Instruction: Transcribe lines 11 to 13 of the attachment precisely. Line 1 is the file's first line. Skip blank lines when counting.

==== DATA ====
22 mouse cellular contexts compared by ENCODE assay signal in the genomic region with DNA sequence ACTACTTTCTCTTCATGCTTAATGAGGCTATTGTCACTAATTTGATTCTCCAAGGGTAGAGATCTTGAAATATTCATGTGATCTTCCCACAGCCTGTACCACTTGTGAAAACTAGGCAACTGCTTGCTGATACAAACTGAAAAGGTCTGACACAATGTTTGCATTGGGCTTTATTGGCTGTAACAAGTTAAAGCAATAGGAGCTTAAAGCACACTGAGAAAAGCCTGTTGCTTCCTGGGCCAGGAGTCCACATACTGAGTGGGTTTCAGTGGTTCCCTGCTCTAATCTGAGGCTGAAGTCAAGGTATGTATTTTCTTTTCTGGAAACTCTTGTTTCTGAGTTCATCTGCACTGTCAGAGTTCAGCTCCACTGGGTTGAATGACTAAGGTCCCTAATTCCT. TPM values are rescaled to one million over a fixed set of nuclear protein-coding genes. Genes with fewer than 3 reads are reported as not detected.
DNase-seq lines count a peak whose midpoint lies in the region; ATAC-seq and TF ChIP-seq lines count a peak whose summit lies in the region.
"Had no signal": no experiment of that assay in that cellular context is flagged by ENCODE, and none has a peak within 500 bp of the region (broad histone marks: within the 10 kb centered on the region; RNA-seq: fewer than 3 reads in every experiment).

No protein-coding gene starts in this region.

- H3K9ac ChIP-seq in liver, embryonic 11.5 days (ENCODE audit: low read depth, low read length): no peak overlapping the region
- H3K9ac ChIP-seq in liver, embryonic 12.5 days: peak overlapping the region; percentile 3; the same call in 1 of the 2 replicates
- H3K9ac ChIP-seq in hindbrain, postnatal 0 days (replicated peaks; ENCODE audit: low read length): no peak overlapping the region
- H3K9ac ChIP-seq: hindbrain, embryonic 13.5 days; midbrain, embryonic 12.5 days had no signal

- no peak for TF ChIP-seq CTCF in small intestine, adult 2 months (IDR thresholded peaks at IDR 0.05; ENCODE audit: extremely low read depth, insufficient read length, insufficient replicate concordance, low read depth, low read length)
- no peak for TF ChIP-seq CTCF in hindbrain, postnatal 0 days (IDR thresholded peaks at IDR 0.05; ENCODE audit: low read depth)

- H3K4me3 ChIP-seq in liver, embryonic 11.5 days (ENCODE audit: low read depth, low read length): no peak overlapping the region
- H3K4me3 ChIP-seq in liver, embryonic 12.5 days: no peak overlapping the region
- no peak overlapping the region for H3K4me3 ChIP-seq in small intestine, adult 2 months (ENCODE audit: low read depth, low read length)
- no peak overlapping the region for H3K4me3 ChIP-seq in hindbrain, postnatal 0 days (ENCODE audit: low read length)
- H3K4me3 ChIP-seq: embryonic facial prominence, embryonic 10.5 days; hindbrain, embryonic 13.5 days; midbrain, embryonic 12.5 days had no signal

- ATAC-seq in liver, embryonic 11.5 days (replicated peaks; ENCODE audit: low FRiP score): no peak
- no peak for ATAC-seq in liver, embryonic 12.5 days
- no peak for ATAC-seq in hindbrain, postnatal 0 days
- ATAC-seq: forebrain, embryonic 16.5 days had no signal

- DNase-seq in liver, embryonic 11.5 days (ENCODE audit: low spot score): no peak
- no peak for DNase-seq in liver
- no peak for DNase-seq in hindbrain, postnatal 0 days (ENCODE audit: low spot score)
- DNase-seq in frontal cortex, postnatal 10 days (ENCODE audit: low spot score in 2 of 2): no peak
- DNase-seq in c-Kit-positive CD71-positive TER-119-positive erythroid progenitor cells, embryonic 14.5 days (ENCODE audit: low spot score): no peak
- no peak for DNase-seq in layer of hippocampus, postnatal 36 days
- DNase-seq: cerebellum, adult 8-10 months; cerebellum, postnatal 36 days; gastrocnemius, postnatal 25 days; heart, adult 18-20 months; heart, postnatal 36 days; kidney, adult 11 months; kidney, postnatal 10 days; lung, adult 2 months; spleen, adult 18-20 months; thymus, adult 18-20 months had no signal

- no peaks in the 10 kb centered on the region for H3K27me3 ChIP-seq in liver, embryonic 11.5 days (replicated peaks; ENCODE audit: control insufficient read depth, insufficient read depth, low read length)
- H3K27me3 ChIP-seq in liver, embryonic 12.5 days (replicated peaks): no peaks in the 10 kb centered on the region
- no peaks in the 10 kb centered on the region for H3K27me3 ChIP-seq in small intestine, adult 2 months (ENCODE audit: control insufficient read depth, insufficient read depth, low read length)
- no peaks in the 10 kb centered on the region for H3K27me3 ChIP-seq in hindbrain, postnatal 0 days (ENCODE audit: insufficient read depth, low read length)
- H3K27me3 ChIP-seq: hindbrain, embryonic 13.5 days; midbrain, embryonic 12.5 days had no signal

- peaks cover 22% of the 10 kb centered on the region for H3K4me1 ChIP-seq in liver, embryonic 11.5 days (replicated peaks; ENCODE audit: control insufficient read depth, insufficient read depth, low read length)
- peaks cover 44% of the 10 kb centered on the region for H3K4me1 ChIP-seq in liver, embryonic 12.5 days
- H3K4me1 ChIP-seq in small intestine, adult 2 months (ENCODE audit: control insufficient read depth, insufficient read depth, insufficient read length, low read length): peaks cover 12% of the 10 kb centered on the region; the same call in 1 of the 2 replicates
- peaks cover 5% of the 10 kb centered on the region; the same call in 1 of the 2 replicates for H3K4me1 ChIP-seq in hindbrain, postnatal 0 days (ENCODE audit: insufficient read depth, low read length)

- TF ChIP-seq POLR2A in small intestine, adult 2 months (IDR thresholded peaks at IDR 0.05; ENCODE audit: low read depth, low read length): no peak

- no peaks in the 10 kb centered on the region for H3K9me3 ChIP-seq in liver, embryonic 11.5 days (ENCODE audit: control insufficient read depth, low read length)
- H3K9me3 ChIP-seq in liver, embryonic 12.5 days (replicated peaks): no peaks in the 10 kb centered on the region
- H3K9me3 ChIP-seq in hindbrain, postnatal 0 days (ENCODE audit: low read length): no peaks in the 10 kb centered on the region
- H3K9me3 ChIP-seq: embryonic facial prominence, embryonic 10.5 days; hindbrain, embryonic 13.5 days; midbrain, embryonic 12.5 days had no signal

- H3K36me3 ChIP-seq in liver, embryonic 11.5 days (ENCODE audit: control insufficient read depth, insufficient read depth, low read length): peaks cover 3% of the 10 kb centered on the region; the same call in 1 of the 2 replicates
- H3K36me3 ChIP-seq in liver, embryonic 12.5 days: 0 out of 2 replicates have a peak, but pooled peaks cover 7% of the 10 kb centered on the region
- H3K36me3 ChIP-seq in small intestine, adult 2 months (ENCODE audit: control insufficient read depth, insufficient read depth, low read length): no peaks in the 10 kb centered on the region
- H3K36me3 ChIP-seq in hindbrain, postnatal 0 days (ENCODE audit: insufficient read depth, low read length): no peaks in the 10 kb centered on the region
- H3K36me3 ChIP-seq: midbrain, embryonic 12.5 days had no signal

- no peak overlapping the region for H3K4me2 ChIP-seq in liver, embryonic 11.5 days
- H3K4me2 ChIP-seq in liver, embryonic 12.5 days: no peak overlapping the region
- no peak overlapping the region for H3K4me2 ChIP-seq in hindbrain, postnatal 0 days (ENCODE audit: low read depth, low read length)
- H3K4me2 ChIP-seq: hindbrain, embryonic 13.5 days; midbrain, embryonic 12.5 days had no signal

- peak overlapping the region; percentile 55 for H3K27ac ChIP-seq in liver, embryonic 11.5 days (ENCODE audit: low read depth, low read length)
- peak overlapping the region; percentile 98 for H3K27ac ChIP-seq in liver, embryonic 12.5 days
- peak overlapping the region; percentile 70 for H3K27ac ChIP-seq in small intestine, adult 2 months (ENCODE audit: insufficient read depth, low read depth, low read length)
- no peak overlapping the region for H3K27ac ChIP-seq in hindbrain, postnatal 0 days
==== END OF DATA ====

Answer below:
- H3K4me3 ChIP-seq in liver, embryonic 11.5 days (ENCODE audit: low read depth, low read length): no peak overlapping the region
- H3K4me3 ChIP-seq in liver, embryonic 12.5 days: no peak overlapping the region
- no peak overlapping the region for H3K4me3 ChIP-seq in small intestine, adult 2 months (ENCODE audit: low read depth, low read length)